By 2010, when we published our book 'The Case Against Fluoride: How Hazardous Waste Ended Up in Our Drinking Water and the Bad Science and Powerful Politics That Keep It There,' which I published with Dr. James Beck from Canada and Dr. Spedding Micklem from Scotland, the number [of studies] had risen to 23 …
Then in 2012, a distinguished team, partly from Harvard University, did a review16 of 27 of the IQ studies; 25 of those were from China and two were from Iran. Now, they pointed out many weaknesses in the study designs. They didn't feel they had enough information in many of those studies.
But they also concluded that the consistency of these 27 studies was overwhelming … These 27 studies were done over a period of 21 years. They were done in two countries, China and Iran. They were done in different geographical areas of China. They were done by different research teams.
Despite all that variety of research, 26 of the studies showed that the children with the higher fluoride exposure … had lower IQ than the children with the lower fluoride exposure … Very striking indeed. The proponents of fluoridation have done their best to dismiss these and other studies …
Over 60 studies have been done. At least 57 now show this difference of lowered IQ with higher fluoride exposure. But the proponents have said, 'Oh well, these studies are from China and these other countries. You can't trust those. They didn't do them in fluoridated communities. This is natural fluoride' …
They also said that the concentrations were ridiculously high, much higher than in fluoridated communities … The promoters of fluoridation have always confused concentration with dose."
As explained by Connett, it's not the concentration of fluoride in the water (measured in mg per liter) that is significant for health. What matters is the dose you get in mg/day and the dosage (mg/day divided by the individual's body weight) and these depend on a variety of fluctuating factors, such as:
- The concentration of fluoride in the water
- How much water you drink
- How much fluoride you get from other sources
- Your body weight
The body weight issue is of critical importance, for a given dose in mg/day it is worse for a child than an adult; worse for an infant than a child and much worse for a fetus than an infant, a fact that was made very clear in a landmark U.S.-government funded study published in 2017.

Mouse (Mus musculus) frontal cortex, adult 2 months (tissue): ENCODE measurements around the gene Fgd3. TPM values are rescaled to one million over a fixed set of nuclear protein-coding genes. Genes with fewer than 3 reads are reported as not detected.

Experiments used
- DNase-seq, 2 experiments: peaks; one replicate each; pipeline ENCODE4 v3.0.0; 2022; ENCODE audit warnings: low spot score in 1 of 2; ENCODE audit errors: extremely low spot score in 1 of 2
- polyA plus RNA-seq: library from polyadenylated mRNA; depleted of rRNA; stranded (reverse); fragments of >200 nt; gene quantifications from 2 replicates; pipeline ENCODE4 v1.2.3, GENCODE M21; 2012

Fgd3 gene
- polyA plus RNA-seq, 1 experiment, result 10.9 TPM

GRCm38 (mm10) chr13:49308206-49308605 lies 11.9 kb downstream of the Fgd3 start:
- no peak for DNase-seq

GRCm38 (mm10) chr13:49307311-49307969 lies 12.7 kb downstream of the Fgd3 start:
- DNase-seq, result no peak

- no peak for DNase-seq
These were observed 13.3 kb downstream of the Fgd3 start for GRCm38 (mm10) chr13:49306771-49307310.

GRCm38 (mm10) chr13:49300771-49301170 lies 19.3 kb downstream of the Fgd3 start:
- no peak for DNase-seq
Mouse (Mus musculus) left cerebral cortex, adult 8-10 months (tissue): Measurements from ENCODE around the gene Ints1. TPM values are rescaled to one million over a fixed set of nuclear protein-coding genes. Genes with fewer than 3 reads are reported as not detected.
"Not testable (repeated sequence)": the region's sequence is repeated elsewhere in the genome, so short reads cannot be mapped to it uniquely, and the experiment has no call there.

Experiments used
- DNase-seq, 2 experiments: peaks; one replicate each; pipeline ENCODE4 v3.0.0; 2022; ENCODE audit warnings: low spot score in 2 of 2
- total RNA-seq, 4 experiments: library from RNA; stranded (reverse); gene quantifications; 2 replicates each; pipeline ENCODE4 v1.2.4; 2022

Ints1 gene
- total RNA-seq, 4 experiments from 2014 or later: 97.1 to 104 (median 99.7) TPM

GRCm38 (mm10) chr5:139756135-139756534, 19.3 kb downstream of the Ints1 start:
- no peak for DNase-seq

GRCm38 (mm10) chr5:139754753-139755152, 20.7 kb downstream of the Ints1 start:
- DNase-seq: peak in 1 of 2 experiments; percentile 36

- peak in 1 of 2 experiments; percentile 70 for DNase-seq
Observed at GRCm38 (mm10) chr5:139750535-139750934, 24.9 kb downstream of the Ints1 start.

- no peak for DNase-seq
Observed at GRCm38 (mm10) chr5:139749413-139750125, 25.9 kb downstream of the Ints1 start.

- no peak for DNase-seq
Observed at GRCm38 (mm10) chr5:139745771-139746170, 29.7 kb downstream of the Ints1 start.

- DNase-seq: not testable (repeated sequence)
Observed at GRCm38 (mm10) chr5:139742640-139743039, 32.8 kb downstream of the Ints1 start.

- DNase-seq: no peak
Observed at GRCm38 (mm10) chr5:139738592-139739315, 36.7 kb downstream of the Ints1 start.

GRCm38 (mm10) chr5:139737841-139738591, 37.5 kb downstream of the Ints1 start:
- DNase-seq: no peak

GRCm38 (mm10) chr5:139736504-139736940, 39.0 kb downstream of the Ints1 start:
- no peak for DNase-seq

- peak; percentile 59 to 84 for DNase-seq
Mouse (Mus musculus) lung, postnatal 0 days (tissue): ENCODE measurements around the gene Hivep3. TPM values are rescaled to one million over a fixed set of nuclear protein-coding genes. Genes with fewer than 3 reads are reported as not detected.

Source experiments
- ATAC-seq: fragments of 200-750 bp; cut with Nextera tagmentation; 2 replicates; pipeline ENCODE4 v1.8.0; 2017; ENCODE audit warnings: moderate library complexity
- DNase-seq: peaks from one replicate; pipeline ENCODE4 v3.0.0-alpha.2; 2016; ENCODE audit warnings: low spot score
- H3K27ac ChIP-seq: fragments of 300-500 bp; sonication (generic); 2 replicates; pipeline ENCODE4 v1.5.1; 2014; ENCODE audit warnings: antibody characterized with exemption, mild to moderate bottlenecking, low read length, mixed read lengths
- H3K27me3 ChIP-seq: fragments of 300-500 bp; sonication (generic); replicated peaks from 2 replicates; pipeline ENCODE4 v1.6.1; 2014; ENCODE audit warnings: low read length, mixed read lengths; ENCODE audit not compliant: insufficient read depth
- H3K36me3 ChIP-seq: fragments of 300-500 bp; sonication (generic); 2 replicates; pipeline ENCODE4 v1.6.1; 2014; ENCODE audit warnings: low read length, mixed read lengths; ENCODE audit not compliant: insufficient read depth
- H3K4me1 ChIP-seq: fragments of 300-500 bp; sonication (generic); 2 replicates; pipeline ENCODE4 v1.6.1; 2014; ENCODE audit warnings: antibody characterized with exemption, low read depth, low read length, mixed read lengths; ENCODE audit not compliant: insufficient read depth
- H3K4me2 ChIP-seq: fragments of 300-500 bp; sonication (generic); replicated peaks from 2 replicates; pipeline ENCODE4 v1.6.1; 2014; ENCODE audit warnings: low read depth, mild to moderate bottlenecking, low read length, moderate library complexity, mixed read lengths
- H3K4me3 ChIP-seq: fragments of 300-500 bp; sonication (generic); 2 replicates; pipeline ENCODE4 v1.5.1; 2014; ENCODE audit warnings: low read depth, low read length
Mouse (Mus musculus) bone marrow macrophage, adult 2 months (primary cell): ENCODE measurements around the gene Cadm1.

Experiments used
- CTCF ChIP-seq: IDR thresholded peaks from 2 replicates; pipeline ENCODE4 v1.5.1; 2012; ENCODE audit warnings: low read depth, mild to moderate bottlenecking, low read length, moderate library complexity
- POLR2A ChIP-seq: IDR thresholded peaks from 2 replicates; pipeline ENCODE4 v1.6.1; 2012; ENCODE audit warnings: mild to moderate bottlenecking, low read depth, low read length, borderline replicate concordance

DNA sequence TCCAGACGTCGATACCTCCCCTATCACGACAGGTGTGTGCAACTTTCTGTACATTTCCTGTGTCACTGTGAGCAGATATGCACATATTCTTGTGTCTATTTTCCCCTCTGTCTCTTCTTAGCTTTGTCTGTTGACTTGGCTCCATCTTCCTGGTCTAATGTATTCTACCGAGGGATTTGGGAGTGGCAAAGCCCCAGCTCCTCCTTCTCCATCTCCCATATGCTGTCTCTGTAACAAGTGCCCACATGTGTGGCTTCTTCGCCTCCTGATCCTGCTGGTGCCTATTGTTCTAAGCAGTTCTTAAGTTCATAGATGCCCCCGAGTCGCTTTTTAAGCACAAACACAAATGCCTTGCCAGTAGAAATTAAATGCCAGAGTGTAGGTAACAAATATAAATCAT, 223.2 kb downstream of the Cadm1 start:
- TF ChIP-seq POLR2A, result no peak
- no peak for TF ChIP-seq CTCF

Landmark Study Published in 2017
An international study effort led by professor Howard Hu, who at the time of the study's publication was at the University of Toronto. The study is known as the "Bashash study" after the lead author, Morteza Bashash, Ph.D. The team also includes researchers from McGill, Harvard, Mount Sinai, Michigan, Indiana and the National Institute of Public Health of Mexico.
Funding for this research came from the U.S. National Institutes of Health, National Institute of Environmental Health Sciences (NIEHS) and the EPA. The finalized study17,18 was published in the September, 2017 issue of Environmental Health Perspectives.
"It was a 12-year study. It was funded by the U.S. government. We had top researchers and topnotch methodology. They controlled for every conceivable factor," Connett says.
"They found a strong relationship between the level of fluoride in pregnant women's urine and the subsequent IQ of their offspring. Individual measurements of exposure … is important because it's independent of the source of fluoride.
It doesn't matter if the fluoride came from water, from salt, from pollution or [any other source]. [They measured] the total dose … Sure enough, they found lowered IQ in the offspring at 4 years of age, and then again between 6 and 12. The higher the fluoride levels of the urine of the women, the lower the IQ of the children."